My website, MyGiorgione, now includes my interpretations of Giorgione's "Tempest" as "The Rest on the Flight into Egypt"; his "Three Ages of Man" as "The Encounter of Jesus with the Rich Young Man"; Titian's, "Sacred and Profane Love" as "The Conversion of Mary Magdalen"; and Titian's "Pastoral Concert" as his "Homage to Giorgione".

Sunday, January 22, 2017

Valentin de Boulogne at the Met





Last week my wife and I finally got to see the Metropolitan Museum’s exhibition, Valentin de Boulogne, Beyond Caravaggio, that closes today after a run of three months.  The Met did a remarkable job of assembling 45 of the 60 extant paintings of this early seventeenth century artist who, like Caravaggio, died at a relatively young age. 


On its website the Met provided this introduction to Valentin:

Although he is not well known to the general public, Valentin has long been admired by those with a passion for Caravaggesque painting. His work was a reference point for the great realists of the 19th century, from Courbet to Manet, and his startlingly vibrant staging of dramatic events and the deep humanity of his figures, who seem touched by a pervasive melancholy, make his work unforgettable.

After viewing the paintings which were beautifully hung in a number of rooms, it would be hard to dispute the Met’s description.  Valentin came on the scene right around the time of Caravaggio’s death and obviously learned from the master.  His paintings, many of a very large size, are startlingly vibrant and dramatic, and full of the humanity of his figures both secular and sacred. 



Like Caravaggio he depicted musicians, tavern goers, gamblers, pick-pockets, and card sharps in action. Nevertheless, most of the paintings in the exhibition showed that Valentin’s patrons still desired sacred subjects, and that some subjects still retained their popularity despite the iconoclasm of the Protestant Reformation, or the reforms of the Council of Trent.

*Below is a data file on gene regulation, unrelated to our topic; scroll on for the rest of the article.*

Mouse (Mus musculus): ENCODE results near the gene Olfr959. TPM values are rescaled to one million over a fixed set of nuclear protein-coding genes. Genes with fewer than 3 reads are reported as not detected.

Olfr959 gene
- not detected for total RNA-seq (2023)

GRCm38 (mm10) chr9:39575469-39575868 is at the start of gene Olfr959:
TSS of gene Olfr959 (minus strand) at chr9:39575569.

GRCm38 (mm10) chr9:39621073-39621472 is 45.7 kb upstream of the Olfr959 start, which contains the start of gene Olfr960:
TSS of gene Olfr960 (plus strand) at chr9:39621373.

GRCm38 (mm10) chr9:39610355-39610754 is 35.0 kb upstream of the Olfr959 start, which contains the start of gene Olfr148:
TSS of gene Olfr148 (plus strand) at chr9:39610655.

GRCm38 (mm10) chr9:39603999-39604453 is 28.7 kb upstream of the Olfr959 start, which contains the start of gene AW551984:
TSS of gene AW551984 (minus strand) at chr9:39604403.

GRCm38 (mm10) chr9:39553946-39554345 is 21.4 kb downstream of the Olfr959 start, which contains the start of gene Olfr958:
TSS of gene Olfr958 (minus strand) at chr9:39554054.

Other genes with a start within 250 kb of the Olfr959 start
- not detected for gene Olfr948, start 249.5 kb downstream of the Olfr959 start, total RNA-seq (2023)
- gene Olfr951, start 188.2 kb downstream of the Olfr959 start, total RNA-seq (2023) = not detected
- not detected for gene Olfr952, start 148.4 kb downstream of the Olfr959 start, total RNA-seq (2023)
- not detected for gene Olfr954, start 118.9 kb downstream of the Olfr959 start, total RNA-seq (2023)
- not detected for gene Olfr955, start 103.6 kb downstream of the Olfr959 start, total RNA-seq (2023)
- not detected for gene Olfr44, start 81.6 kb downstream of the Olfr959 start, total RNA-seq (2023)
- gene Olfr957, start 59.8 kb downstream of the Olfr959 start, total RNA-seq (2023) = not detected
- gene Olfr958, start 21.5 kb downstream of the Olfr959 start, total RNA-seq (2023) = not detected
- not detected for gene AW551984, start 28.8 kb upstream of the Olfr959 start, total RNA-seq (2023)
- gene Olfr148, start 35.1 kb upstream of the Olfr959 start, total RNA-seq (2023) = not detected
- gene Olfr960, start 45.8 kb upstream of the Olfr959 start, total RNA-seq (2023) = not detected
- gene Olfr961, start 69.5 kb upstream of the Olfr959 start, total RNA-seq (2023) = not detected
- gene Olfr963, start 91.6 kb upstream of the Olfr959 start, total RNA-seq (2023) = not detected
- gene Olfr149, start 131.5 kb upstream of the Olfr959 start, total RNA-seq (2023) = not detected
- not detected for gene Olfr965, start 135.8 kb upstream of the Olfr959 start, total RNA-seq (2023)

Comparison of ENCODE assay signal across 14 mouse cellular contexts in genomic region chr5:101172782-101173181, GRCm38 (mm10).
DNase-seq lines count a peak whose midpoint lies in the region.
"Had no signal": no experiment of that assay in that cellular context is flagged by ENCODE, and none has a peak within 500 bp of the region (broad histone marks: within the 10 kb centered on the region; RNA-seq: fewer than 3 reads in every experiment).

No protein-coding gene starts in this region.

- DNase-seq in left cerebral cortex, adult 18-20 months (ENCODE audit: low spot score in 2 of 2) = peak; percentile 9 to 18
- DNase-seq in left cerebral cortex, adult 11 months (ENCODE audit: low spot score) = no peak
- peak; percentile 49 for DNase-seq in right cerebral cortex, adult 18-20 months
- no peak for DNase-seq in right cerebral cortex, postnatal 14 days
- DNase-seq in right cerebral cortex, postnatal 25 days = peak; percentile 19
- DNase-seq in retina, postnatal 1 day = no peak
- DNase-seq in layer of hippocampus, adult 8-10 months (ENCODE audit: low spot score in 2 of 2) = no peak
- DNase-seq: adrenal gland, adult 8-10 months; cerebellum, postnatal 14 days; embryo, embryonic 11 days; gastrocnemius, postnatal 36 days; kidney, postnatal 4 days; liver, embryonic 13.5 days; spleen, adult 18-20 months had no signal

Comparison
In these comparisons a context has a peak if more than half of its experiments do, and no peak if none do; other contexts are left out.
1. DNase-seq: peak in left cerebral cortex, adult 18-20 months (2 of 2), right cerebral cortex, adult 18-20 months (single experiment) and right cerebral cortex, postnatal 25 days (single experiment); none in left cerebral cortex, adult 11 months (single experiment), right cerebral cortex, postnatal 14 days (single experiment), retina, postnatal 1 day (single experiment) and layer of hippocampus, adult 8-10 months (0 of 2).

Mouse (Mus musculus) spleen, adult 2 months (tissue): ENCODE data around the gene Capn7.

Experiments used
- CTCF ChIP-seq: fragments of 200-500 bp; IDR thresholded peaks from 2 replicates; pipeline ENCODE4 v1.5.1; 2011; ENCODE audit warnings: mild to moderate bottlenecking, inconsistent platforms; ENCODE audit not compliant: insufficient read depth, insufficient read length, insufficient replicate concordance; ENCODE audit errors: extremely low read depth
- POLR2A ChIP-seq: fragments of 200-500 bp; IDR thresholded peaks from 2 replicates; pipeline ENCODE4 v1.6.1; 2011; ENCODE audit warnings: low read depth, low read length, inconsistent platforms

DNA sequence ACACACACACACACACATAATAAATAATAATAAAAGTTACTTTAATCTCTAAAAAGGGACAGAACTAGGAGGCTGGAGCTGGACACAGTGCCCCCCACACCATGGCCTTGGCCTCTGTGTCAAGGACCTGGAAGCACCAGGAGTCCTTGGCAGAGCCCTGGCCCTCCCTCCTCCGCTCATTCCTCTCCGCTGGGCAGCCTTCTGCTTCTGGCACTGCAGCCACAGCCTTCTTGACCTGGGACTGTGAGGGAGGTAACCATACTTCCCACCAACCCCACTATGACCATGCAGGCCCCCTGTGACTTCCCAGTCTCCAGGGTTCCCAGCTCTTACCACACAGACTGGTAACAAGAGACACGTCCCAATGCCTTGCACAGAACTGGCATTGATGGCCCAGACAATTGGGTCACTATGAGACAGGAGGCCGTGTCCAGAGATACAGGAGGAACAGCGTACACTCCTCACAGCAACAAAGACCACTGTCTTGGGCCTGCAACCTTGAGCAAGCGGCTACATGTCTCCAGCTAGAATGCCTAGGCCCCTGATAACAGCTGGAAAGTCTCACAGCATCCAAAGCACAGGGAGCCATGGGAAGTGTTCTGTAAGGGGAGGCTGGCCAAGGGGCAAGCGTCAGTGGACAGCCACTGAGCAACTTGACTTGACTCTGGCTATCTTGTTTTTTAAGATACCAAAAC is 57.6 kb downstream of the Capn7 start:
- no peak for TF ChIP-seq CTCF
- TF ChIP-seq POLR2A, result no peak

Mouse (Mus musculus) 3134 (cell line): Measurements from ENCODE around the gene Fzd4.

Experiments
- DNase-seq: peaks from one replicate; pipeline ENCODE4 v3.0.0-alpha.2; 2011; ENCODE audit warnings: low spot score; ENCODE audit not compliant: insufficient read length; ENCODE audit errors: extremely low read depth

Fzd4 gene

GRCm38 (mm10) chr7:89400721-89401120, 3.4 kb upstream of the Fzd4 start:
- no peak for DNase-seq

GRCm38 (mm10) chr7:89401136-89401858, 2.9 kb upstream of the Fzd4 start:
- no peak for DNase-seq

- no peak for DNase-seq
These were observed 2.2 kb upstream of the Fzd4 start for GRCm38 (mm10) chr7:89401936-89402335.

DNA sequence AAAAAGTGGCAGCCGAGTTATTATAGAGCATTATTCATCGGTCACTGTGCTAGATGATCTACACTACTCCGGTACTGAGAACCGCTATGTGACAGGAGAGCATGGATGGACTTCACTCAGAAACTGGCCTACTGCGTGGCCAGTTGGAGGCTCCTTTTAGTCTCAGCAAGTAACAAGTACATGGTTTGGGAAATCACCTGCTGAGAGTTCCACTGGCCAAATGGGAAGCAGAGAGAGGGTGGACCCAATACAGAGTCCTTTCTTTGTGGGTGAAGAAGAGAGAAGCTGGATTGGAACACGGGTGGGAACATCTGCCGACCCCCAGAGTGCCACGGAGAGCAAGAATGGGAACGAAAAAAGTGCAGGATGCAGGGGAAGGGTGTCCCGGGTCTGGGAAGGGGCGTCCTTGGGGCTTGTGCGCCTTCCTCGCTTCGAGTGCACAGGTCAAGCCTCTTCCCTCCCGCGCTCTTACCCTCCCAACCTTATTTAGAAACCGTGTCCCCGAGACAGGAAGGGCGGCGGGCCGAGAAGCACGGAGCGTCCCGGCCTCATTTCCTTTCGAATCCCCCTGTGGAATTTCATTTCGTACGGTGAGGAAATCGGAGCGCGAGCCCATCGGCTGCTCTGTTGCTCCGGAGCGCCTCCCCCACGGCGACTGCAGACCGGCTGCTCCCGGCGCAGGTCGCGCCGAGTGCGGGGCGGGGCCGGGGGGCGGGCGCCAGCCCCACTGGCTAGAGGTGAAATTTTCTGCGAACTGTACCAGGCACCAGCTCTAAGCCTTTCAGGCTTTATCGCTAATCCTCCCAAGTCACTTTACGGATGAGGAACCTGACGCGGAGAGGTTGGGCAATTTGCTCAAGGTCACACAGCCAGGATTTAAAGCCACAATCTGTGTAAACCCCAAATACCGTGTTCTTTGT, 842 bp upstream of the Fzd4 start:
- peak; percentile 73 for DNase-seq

Titian: Denial of Peter
Metropolitan Museum, NY


For example, the exhibition contained more than one painting of the denial of Peter. The Met’s permanent collection features a Titian version of the denial that illustrates continuity as well as development. Titian used the contrast of light and dark long before Caravaggio and Valentin, but did not place the scene among a crowd of disinterested bystanders for dramatic effect.

Valentin de Boulogne: Denial of Peter


In the same way, I found it interesting to compare Valentin’s two versions of Judith, the Jewish heroine, with Giorgione’s version completed a century before. In one version Valentin followed Caravaggio and Artemisia Gentileschi in depicting Judith in the act of beheading Holofernes. However, in another version we see a much less bloody scene with a stately composed Judith calmly standing with the severed head at her side in much the manner of Giorgione.

Valentin de Boulogne: Judith


Valentin de Boulogne: Judith


Giorgione: Judith

Protestant reformers rejected the Book of Judith as apocryphal but the story obviously remained popular in Catholic Rome.  I suspect that Judith’s enduring popularity was not just because she was viewed as a savior of her people from an oppressive tyrant. Looking at these paintings I saw a woman defending her own virtue and chastity. Shakespeare’s Rape of Lucrece was one of the most popular poems of this era for much the same reason. 

Here is a link to an excellent brief video introduction of Valentin and the Met exhibition by Met curator Keith Christiansen. Alternatively, the video can be viewed below.







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